The first thing was the highways. I was on I-10 and there was just nothing on the highway. Just no traffic whatsoever. That was very sci-fi, like “Logan’s Run” or Neville Shute’s “On the Beach”. It definitely had that feeling. It was right about sunset, and looking into New Orleans and there were no lights on at all, you could just see the shapes of the buildings even though there should have been lights just beginning to come on-but there was nothing.
I had seen Andrew, so I think before I even got over the bridge over Lake Ponchartrain, the little community just north of the bridge there, between Slidell and Lake Ponchartrain, the community there was a lot more hurricane damage, and that’s always a lot more dramatic than flood. Those two things: The highway images and no traffic on these massive highways. The whole thing was so weird, you would drive past huge buildings, empty, with nothing but rubble and abandoned cars.
I think for me, the turning point was when I saw a pavilion that had been erected next to a church that had been basically blown down by the storm. It said “Church services open”, but there were people walking away with boxes of supplies and food. At that point I knew that this was something really huge that I was experiencing, really life changing. I couldn’t believe that I was there; it was one thing seeing it on the TV, and another thing experiencing it.
The TV reports, I think they did a pretty good job (presenting the situation), but I think that once I got down there it was worse. I think they really tried, especially CNN, to convey exactly what it was like, but when you were down there, and the devastation was 360 degrees around you, and not just like in a twenty-four inch screen in front of you, the sense of it was just so much different-it’s so overwhelming.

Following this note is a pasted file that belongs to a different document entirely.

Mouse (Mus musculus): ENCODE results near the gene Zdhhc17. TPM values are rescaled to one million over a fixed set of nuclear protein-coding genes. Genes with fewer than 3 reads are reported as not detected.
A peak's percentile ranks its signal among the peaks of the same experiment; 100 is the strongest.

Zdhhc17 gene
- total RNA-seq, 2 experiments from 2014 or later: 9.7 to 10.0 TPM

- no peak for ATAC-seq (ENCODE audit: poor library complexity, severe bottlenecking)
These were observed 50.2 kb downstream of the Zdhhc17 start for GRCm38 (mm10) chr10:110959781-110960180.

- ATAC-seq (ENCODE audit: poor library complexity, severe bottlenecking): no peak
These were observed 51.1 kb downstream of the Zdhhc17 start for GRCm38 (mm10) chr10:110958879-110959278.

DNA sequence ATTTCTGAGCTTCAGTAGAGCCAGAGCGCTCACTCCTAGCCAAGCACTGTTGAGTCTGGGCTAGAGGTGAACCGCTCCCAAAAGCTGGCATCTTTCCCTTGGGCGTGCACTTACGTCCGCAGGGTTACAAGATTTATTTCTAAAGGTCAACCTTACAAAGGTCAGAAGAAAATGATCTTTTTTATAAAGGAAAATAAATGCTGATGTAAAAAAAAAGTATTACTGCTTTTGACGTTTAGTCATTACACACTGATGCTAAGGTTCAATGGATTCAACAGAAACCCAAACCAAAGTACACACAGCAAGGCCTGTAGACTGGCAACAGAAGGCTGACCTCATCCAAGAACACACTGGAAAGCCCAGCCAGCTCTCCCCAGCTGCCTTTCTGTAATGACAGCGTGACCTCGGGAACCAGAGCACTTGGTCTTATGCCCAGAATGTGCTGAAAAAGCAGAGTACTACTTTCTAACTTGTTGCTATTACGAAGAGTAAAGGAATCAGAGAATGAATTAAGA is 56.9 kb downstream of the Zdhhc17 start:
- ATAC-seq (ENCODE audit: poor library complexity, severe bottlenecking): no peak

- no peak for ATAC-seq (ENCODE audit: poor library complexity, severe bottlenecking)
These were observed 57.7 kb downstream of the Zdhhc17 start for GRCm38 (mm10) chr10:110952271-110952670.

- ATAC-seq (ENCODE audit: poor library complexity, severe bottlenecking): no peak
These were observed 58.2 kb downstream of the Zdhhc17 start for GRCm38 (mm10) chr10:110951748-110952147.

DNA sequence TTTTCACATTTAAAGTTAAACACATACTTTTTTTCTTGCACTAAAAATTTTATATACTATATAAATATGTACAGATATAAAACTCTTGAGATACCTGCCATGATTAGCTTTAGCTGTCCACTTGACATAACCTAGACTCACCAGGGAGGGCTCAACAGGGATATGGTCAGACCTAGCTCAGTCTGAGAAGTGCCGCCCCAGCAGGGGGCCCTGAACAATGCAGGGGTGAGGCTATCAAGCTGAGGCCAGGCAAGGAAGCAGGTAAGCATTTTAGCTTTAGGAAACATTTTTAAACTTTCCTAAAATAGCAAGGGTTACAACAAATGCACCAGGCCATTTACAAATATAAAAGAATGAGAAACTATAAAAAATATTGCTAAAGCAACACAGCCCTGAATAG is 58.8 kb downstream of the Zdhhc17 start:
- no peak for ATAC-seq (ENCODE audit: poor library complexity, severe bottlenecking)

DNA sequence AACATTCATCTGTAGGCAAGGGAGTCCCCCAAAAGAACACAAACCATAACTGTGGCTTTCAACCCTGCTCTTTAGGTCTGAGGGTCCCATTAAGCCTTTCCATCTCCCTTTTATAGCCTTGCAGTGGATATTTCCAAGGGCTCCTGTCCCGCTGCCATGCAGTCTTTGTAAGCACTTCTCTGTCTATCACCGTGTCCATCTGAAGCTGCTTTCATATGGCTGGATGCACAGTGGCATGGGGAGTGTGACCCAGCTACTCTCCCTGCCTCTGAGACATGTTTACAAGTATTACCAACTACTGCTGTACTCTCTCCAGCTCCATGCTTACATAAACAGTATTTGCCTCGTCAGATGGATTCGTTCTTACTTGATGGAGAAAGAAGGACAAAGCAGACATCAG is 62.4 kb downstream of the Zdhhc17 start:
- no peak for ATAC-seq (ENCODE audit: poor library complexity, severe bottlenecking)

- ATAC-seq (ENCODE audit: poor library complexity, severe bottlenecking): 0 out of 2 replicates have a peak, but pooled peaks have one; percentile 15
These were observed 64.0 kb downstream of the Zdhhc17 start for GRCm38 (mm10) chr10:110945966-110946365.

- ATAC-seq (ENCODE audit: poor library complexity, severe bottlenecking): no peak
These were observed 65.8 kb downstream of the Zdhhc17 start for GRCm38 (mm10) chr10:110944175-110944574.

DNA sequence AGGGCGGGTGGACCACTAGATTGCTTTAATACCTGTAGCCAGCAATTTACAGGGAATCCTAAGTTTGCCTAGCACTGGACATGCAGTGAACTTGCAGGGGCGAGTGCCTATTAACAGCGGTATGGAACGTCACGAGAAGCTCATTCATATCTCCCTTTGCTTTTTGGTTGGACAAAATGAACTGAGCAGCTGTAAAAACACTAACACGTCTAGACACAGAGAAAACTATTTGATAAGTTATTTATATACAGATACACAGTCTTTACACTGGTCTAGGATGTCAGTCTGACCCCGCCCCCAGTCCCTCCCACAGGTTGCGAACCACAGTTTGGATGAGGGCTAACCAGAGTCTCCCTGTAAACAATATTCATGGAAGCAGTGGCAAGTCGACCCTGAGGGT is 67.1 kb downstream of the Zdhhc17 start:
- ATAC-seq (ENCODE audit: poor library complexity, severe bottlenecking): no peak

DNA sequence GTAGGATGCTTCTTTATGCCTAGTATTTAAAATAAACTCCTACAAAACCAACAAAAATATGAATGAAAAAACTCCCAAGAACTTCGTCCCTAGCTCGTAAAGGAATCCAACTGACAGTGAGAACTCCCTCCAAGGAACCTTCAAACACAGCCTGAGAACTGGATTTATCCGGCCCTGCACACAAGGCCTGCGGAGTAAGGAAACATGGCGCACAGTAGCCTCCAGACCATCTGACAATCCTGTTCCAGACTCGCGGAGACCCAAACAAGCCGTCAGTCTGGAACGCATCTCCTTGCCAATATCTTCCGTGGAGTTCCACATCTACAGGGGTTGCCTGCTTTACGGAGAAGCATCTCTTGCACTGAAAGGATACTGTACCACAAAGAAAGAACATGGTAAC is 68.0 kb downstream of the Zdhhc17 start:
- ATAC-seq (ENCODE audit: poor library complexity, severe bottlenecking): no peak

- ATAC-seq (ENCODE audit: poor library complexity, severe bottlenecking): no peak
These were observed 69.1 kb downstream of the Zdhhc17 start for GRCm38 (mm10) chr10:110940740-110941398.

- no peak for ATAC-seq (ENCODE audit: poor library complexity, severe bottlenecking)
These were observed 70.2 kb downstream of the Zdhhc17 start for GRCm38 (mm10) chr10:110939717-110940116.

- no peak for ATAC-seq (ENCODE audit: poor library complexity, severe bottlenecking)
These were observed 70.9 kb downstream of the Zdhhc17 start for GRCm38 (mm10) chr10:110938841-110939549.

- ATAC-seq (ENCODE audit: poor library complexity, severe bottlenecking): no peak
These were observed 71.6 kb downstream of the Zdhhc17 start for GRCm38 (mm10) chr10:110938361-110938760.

I remember being in the boat, and the boat being in disarray, with as many dog kennels as we could stack in it, a ton of dogs, dogs barking-it seemed like there were dogs everywhere. And bottles of Purell (skin sanitizer). We didn’t know what we were getting into with the water, so every time it (the water) came in contact with our skin we were constantly washing. And then the military-seeing the military everywhere, and not much else. Those are the images. And the darkness. At night it was black, and there was no light anywhere.
I was pretty much overwhelmed from the moment I got there. The cat died in my car on my very first day. So I was overwhelmed pretty much from the beginning. Down in the Ninth Ward-this is the case that went out of my head until I was driving out of New Orleans, ‘cause I couldn’t process it-somebody had a cat, who they loved very much, and they put her in a carrier, and they took her out to where they were going to load the car, and somebody forgot to put her in the car. The cat drowned. The car was gone, but you know how it is when you are in a hurry and loading, and your think everything is in the car, and you don’t double check to see if the cat is actually in the car, and you are twenty minutes or half an hour down the road when you notice, and what do you do? How do you ever make that OK for yourself?
For me, that was the hardest thing, ‘cause I’m not a people person-I hate people-but for that one person, they left their cat to die: not even like they abandoned their cat, but they passed her up with the intention of taking her, they just forgot her. They obviously cared about that cat, they loved that cat. How do you ever make that OK? That cat died a horrible death, and was terrified the whole time expecting they would come home. So did so many animals. That image really haunts me.